The Modi government's Paris pledge—175 GW of renewable power by 2022—was staggeringly ambitious and the government has taken rapid steps to try to accelerate deployment and meet the goal. 2016 set a record for new renewable power brought on line, but the bankruptcy of Sun Edison, a U.S. solar developer that was a major player in the Indian market, has cast a shadow on the flow of investment dollars into the sector. The 40 percent of India's solar development that needs to occur on roof-tops—because there is not enough vacant land for utility scale solar farms—is not growing nearly rapidly enough to meet the targets. Nor has the international community provided the kind of lending liquidity that will be required for India—and other emerging economies—to build clean energy at the scale they promised in Paris.
Meanwhile, President Obama has credibly moved forward on the primary elements of his Paris pledge—cleaning up emissions from the power sector, mandating better performance from cars and trucks and now, in partnership with Canada, confronting methane emissions from oil and gas extraction. But there is no viable U.S. vision of how to move from the 28 percent emission cuts pledged in Paris to the 80 percent 2050 cuts promised by Obama at the beginning of his term. The EU seems largely, frozen by its other crises. Even in the wake of the VW crisis it is reluctant to give up its dependence on the diesel as a half-way climate solution. And Japan is falling back on more coal, defying global trends toward cleaner energy. So three months after Paris we have ambitious but very difficult transformational efforts in China and India, inadequate incrementalism at best in the advanced economies and a lack of global mechanisms to help the rest of the emerging world find a low carbon development pathway.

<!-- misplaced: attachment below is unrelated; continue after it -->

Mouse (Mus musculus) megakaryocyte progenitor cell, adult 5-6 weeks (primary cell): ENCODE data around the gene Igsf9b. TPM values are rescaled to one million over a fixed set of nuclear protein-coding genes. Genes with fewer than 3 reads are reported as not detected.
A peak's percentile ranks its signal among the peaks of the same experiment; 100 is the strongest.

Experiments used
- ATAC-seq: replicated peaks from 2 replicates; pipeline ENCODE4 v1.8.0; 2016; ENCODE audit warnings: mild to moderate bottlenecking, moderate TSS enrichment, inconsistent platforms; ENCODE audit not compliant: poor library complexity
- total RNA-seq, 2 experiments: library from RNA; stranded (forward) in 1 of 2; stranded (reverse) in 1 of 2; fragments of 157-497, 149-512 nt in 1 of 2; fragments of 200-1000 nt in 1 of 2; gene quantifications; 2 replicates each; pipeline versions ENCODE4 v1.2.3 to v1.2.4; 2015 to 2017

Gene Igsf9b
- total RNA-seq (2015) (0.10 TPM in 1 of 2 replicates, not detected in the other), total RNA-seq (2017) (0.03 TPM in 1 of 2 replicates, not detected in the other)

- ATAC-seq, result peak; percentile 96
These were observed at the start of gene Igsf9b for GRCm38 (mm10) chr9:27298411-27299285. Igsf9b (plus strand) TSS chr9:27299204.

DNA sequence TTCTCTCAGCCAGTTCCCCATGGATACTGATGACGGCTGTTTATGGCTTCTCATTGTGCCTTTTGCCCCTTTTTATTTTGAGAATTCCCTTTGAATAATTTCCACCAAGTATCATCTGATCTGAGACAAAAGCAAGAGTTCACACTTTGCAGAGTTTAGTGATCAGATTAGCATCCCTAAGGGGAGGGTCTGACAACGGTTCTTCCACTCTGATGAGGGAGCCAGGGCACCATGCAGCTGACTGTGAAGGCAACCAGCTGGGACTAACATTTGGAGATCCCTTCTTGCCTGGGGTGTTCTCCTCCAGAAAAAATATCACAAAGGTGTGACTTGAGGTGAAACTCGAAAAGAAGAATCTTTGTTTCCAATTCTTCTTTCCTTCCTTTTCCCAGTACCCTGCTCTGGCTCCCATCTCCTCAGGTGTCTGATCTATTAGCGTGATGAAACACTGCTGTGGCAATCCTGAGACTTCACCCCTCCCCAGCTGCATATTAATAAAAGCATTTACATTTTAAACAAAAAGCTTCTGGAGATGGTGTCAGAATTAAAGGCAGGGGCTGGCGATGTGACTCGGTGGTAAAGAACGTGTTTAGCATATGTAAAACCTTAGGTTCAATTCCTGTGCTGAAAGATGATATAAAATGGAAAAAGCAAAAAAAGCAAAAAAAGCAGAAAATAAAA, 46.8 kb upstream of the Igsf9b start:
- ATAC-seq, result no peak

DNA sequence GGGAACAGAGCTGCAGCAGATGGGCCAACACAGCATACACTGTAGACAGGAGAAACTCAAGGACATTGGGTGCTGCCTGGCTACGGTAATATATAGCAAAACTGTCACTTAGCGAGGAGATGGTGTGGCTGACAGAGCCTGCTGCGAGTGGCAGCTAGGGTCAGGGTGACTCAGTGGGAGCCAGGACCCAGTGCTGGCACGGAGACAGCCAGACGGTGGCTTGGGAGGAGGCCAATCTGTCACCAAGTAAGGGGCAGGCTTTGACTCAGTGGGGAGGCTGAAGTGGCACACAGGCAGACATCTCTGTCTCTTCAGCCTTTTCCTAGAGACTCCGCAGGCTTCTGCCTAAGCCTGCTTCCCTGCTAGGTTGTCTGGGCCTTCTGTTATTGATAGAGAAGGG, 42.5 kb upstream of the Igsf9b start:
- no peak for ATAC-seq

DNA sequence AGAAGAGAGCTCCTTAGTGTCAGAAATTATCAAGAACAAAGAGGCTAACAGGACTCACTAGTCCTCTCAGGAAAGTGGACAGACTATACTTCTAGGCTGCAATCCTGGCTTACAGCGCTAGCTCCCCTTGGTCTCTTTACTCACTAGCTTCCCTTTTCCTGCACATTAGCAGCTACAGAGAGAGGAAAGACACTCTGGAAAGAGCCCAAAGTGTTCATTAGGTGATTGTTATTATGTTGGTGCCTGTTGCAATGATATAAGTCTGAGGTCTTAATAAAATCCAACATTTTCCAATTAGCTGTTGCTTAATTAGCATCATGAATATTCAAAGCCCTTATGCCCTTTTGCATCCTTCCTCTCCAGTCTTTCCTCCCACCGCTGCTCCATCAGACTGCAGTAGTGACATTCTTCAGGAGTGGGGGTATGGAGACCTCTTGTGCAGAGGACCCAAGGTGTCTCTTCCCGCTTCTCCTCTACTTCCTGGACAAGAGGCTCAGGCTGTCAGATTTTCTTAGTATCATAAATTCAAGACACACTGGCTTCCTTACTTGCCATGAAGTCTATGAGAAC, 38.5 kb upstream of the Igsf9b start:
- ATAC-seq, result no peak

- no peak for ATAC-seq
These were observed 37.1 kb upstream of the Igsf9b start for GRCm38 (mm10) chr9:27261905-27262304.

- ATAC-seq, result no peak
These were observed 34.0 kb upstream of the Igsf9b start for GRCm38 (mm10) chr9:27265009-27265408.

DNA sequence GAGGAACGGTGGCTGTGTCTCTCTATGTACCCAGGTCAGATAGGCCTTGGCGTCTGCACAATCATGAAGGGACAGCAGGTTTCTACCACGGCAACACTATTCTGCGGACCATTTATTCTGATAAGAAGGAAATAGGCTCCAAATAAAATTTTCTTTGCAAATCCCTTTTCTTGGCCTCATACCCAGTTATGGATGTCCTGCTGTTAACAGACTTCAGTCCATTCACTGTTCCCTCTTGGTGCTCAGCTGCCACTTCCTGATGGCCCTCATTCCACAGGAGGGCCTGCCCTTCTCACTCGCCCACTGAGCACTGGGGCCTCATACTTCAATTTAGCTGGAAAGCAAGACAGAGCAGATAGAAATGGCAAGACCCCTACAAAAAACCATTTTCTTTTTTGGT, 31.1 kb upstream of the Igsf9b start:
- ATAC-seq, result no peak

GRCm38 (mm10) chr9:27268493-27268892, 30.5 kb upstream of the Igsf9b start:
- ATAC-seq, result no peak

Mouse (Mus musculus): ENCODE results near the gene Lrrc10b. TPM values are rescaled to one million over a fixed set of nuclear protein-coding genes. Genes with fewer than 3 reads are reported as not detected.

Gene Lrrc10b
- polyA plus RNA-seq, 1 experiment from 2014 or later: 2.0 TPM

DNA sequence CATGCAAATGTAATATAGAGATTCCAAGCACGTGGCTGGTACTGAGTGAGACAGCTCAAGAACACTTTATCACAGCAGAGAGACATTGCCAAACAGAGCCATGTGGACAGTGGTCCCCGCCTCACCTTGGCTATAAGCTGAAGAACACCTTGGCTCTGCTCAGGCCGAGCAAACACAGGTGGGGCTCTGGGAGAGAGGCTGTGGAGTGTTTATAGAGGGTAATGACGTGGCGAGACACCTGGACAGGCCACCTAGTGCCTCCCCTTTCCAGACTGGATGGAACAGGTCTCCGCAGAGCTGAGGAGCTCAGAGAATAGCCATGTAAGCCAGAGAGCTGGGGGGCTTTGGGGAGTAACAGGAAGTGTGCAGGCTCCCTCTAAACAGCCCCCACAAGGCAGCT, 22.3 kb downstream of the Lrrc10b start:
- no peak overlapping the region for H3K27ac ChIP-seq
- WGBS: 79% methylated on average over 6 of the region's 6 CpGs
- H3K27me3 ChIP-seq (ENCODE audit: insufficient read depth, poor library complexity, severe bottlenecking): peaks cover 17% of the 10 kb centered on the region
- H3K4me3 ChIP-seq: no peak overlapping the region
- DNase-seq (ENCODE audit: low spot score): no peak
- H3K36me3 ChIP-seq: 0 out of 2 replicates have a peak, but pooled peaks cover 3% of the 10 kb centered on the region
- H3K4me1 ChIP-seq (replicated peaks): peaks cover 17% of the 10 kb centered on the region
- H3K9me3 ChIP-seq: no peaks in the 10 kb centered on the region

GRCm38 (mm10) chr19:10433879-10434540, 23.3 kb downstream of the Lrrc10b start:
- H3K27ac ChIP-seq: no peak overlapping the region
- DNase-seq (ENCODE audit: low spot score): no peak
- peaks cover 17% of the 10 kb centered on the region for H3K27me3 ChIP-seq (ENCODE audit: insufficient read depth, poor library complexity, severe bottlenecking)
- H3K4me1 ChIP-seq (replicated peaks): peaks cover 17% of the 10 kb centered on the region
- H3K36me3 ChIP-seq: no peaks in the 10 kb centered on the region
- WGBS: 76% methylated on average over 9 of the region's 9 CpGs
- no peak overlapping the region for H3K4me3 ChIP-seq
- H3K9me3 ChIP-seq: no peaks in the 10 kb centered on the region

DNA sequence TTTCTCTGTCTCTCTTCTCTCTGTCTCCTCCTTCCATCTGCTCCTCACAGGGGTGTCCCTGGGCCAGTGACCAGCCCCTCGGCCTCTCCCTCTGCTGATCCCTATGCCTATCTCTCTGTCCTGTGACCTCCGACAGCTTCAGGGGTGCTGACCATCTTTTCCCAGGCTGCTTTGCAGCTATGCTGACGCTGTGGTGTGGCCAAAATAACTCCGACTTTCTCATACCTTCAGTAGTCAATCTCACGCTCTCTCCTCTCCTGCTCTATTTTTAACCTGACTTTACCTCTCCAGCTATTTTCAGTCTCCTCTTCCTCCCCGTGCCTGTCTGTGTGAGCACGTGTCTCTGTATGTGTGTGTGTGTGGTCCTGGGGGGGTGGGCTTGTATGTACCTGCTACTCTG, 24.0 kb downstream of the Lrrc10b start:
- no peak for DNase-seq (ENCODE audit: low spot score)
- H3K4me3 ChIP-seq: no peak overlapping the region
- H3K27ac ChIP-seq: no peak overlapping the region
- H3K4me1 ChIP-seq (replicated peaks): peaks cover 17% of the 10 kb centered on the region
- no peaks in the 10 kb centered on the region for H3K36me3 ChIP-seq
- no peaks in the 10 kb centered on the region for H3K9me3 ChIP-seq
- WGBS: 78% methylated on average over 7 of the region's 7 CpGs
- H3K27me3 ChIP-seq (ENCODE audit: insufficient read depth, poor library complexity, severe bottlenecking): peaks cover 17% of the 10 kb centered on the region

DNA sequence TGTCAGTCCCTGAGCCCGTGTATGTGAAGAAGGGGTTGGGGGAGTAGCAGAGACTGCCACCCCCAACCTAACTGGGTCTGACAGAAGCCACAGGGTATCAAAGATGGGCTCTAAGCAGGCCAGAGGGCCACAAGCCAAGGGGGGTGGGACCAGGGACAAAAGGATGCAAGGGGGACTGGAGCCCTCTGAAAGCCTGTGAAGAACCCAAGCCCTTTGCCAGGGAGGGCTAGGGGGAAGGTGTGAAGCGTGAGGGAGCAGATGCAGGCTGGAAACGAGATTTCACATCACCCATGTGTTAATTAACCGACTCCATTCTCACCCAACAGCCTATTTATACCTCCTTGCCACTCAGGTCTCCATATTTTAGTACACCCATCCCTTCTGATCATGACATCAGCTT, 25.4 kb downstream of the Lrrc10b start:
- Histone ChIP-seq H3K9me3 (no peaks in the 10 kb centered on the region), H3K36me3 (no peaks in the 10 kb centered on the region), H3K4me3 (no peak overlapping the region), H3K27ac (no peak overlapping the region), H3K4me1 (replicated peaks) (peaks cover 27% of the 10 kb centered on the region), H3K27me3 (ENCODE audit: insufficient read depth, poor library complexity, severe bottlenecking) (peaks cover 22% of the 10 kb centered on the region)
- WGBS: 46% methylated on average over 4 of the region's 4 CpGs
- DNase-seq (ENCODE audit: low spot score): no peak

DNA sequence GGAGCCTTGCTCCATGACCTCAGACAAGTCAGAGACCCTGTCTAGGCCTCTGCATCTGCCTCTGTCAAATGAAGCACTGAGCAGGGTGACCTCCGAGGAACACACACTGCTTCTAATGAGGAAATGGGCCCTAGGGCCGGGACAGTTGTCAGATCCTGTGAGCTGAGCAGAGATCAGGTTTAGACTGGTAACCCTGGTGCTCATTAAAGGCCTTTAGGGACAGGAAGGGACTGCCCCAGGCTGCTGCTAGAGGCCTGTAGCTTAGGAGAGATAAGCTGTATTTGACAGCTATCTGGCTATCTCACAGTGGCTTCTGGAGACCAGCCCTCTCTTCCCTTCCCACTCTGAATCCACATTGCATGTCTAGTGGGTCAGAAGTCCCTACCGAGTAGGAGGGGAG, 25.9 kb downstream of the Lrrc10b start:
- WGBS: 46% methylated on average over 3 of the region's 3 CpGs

This is all still staggeringly more hopeful than things looked two years ago—but I suspect that we are only beginning to uncover the complexity of global sustainability in a world of 7 billion aspiring consumers, even as that world grasps that there is opportunity, not just sacrifice, at stake.